Queueing theory and modeling provide us with “closed-form” analytical solutions to problems involving, reasonably enough, queues. Indeed, this type of performance-focused modeling is central to properly planning and sizing infrastructure and facilities of many types, from a new hospital building with interconnected services to servers, bridges, and routers on a distributed communications network, checkout registers at a retailer, toll booths (and lanes) on an interstate, conveyor belts at an airport, or teller and drive-through windows at a bank. Complex models can be joined to form queueing networks.
The power and applicability of queueing models
Because they lend themselves to modeling just about anything one can conceive of in terms of traffic at one or more points of service, these models can also help us analyze queues of patients waiting to be registered, examined, operated on, or discharged.
The Kendall notation is used to characterize a queueing model in terms of probability distributions of interarrival times and service times, as well as number of servers, system capacity, population size, and queue discipline. Typically, a new arrival enters the system by joining the queue, and leaves the queue when at the head of the same with at least one server being idle. If not in an idle state, a server is deemed busy. For the same server, a busy period occurs between two idle states. Together, the arrivals in the queue and those being served add up to the arrivals in the system. Once served, an arrival leaves the system. This is sometimes called a birth-death process. In IT, one talks about jobs in the system (ex. data packets going through a gateway.) In healthcare, one tends to think in terms of patient flow.
As a practical example, consider a simple M/M/1 model, with exponential distributions of arrival and service times, a single server, essentially infinite system capacity and population size, and a first come-first serve (FCFS) queue discipline. This model could be used to characterize patients arriving to be registered by a single staff member at a hospital facility or physician practice, who also are asked to take a number or sign in and fill out some paperwork before they are seen. Many statistics, including average queue length, wait time, the probability of having more than a specific number of patients in the queue, and server throughput can be calculated, and in turn be used to redesign the entire facility or aspects of the workflow. That the system has infinite capacity means it can accommodate an unlimited number of arrivals. This is often not true in practice, where waiting rooms are finite in size. This means a buffer needs to be part of the model. Related to this, when faced with too lengthy a wait, certain arrivals may balk of their own accord and leave without being seen (LWBS), a not uncommon occurrence in hospital ERs.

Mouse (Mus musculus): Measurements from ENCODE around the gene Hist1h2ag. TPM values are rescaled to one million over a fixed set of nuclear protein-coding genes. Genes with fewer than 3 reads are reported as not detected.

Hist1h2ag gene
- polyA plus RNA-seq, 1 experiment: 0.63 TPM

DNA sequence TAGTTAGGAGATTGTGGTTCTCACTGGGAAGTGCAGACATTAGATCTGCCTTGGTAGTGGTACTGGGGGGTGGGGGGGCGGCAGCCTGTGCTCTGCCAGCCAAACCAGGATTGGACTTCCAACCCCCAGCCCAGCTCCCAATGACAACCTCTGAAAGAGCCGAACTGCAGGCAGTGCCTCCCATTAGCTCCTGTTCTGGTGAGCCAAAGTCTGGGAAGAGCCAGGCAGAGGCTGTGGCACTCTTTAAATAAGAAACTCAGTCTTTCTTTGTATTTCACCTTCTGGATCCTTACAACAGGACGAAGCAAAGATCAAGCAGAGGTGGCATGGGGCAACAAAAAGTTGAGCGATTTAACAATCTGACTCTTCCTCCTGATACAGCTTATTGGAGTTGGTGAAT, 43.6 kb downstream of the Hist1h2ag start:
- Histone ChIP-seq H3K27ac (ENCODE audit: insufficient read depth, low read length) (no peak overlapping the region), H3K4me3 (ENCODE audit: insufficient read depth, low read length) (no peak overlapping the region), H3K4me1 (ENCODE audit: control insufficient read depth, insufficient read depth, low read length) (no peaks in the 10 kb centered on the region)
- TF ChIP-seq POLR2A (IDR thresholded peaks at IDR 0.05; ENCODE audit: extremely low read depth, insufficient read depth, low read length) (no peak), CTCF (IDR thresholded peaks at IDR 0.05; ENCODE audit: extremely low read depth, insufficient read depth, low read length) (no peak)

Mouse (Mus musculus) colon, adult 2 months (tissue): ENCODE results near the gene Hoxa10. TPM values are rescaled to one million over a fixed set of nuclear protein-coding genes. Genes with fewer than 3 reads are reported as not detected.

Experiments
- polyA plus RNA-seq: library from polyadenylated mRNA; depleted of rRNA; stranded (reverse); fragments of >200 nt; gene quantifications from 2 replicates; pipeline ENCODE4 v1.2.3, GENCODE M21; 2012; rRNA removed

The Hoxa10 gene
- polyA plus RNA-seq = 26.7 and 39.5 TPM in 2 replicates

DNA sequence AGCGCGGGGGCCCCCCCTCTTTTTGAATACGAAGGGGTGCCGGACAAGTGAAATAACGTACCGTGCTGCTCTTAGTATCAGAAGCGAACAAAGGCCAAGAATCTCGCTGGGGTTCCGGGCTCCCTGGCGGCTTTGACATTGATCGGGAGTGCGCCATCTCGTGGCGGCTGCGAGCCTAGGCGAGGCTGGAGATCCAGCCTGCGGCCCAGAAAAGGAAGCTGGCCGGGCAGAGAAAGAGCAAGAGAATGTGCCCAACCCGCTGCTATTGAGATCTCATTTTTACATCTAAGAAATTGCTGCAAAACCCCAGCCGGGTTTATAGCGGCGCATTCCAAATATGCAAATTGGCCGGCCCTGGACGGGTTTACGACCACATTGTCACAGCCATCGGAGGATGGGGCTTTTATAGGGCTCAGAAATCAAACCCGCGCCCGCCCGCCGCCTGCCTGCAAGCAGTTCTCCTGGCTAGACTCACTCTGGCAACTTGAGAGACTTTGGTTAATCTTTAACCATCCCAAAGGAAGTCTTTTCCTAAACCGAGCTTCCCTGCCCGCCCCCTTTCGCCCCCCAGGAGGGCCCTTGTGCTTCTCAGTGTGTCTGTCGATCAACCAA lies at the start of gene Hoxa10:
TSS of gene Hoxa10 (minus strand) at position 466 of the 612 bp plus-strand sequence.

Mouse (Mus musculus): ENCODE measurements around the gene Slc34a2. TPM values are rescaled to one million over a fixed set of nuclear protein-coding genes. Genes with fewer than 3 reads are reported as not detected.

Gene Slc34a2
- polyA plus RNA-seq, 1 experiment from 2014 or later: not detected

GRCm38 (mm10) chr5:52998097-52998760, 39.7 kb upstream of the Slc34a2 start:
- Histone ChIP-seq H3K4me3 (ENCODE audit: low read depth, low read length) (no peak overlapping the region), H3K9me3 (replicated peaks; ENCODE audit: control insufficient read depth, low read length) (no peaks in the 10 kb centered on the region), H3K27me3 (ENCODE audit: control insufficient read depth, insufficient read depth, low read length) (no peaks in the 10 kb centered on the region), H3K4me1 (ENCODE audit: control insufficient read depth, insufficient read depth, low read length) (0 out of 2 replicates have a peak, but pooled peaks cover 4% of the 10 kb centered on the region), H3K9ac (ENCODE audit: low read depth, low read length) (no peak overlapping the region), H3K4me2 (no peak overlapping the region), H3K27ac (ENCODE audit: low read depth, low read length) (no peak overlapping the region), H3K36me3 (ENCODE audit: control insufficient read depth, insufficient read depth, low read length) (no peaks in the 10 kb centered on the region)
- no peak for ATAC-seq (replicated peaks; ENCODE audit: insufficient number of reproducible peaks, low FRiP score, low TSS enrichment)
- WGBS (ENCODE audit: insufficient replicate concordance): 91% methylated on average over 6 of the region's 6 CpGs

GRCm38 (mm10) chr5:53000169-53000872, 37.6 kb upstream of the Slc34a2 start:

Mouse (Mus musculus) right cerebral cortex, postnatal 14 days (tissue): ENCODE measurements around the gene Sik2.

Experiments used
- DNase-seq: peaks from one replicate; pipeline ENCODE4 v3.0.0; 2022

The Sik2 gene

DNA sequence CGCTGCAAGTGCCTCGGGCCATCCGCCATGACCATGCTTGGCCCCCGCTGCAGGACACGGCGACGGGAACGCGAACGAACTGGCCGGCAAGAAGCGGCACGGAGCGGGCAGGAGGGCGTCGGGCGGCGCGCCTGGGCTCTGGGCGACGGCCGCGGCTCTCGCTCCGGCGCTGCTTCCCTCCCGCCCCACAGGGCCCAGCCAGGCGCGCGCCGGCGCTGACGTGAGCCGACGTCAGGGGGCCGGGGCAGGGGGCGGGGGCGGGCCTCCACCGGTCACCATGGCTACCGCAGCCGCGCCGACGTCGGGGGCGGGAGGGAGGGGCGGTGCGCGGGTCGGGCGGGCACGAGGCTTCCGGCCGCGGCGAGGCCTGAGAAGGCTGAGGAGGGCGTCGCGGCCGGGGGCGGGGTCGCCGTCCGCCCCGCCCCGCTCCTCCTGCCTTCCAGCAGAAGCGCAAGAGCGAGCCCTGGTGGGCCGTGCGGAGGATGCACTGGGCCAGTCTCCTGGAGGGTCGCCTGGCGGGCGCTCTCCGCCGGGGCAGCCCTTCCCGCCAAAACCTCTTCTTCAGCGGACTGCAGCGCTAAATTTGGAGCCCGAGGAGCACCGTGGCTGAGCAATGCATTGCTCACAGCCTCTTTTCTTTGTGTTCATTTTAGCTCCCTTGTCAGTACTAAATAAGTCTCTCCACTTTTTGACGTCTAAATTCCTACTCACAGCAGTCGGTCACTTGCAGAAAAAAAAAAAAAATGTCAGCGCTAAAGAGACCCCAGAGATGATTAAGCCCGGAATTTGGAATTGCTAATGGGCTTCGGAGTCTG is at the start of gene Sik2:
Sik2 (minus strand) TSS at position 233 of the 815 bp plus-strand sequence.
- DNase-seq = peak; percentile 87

Building a queueing model and developing operational insight
Consider the case when an operations manager is being asked to optimize her allocation of resources in the patient registration area. She may well be wondering how best to allocate her budget strike a balance between speedy service and waiting facilities that do not drive much needed potential revenue away. Having a few parameters in mind, she would like to try out her ideas without actually having to build out a whole area. Below I illustrate a few of the calculations for such an M/M/1 model of patient registration, assuming that on average 5 patients arrive hourly, the registrar can process 20 registrations per hour, and there is limited space in the registration area, say for no more than 15 patients. Parameters in italics are inputs to the model, whereas calculated results are shown in normal font.
Note that these models yield results that typically hold for steady-state conditions, i.e. when transients have stabilized. This is true of modeling in general. In practice, what it means is that the results may become increasingly useful once away from the “warm up” period of the facility or situation being studied (ex. avoid drawing unwarranted conclusions from the modeling of the opening minutes of an eight-hour shift at a physician practice, or the first few minutes of the afternoon shift after a single server/staffer in customer service is returning to her workstation after lunch break, or during the first few days after a significant change to the layout of a facility has occurred and staff are still coming to grips with it.)